Watch Assistant House Democratic Leader Kyrsten Sinema debate immigration with Sheriff Joe Arpaio on CNN

Watch Assistant House Democratic Leader Kyrsten Sinema discuss how Republicans have failed to address the real problems with illegal immigration

Tuesday, April 20, 2010

House to proclaim ‘Jack Brown Western Day’

STATE CAPITOL, PHOENIX – The House will celebrate the legacy of House Democratic Leader Pro Tem Jack Brown today by passing a resolution for Jack Brown Western Day.

HCR 2068 will honor Brown, who has dedicated 36 years of his life to service in the state legislature. He will retire this year.

“It has been an absolute joy to serve my fellow Arizonans,” Brown said. “I want to thank my colleagues for serving with me and working to get Arizona back on the right track. I hope to continue to work toward that goal even throughout my retirement.”

Jack Brown Western Day Schedule
Introduction of HCR 2068: Proclamation of Jack Brown Western Day, video tribute by ACTV (Arizona Capitol Television) and floor speeches by colleagues
When: 1:30 p.m.
Where: House floor

Tribute to Jack Brown and Reception
When: 5 to 7 p.m.
Where: Phoenix Wyndham Hotel, 50 E. Adams St., Phoenix

Brown will be available for questions AFTER the events on the House floor this afternoon.

Sinema bill to crack down on human trafficking signed into law

Bill offers real solution to border violence

STATE CAPITOL, PHOENIX – A bill that gives police more tools to arrest criminals who traffic people for sex or slave labor was signed into law Monday afternoon.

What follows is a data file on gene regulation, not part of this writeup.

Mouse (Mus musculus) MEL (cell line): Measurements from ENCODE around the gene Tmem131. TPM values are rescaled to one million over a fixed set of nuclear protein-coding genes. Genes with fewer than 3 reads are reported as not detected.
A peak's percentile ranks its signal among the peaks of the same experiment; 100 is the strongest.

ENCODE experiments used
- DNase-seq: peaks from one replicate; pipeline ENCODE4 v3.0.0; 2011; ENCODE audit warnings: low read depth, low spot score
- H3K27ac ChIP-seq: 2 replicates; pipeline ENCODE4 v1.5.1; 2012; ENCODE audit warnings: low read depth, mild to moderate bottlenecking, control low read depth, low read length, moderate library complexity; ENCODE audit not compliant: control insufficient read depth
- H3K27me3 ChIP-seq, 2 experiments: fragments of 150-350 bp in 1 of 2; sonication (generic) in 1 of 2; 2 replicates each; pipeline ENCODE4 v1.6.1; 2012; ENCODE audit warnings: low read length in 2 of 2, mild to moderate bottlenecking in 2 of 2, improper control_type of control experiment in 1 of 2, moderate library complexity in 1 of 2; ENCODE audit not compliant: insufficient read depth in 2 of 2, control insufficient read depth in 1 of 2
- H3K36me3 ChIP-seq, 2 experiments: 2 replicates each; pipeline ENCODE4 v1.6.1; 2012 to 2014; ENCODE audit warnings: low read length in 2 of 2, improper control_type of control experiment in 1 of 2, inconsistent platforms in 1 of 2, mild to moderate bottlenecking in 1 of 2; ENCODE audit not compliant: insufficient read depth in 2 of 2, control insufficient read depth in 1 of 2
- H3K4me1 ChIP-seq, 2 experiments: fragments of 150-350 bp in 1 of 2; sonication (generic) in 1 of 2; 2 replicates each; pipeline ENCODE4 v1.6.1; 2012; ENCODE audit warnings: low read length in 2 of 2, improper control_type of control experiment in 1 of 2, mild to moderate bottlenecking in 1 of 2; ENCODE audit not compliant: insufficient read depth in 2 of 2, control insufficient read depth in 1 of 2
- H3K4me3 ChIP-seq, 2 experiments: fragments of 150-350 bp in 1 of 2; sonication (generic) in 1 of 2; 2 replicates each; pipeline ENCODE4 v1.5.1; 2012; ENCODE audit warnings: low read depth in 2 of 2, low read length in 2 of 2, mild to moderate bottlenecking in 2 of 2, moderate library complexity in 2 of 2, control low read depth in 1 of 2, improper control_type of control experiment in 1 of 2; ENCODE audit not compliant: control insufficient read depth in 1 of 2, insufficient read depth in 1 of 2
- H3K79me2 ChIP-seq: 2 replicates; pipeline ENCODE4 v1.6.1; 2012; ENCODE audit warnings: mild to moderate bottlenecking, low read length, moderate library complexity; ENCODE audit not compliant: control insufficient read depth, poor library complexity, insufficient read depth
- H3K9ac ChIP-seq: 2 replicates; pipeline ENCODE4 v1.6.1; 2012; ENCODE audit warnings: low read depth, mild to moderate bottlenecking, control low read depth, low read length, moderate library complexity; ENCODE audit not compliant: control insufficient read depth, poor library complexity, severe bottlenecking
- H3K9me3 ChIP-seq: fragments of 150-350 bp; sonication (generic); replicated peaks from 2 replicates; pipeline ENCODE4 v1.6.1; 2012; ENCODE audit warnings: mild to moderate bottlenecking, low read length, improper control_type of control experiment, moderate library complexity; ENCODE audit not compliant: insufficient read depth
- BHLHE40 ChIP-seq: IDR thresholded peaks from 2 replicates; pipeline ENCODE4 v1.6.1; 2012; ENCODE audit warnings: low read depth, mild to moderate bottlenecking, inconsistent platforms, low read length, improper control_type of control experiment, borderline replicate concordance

Sponsored by Assistant House Democratic Leader Kyrsten Sinema, House Bill 2673, substituted by Senate Bill 1059, eliminates a clause in Arizona law that requires police to prove that the trafficked individual be obtained “for transport” to qualify as being trafficked for sex or labor. The bill also aids prosecutors to convict traffickers.

“This bill gives law enforcement a greater ability to fight heinous crimes like human trafficking for sex or slave labor,” Sinema said. “It’s a simple fix that makes a huge difference for public safety in our neighborhoods and offers a real solution to violence along the border.”

SB 1059, which is the identical partner of HB 2763, eliminates the requirement that a person be enticed, recruited, harbored, provided or otherwise obtained for transport for an offense to qualify as sex trafficking or trafficking of persons for forced labor or services.

House Democrats to speak at military members’ naturalization ceremony

State Capitol hosts its first naturalization ceremony

STATE CAPITOL, PHOENIX – House Democratic Leader David Lujan and Rep. Lynne Pancrazi, D-Yuma (District 24) will speak at a special naturalization ceremony for three active duty military service members on Thursday at 10:30 a.m. on the House floor.

It is the first ever naturalization ceremony to be held at the Capitol in Arizona.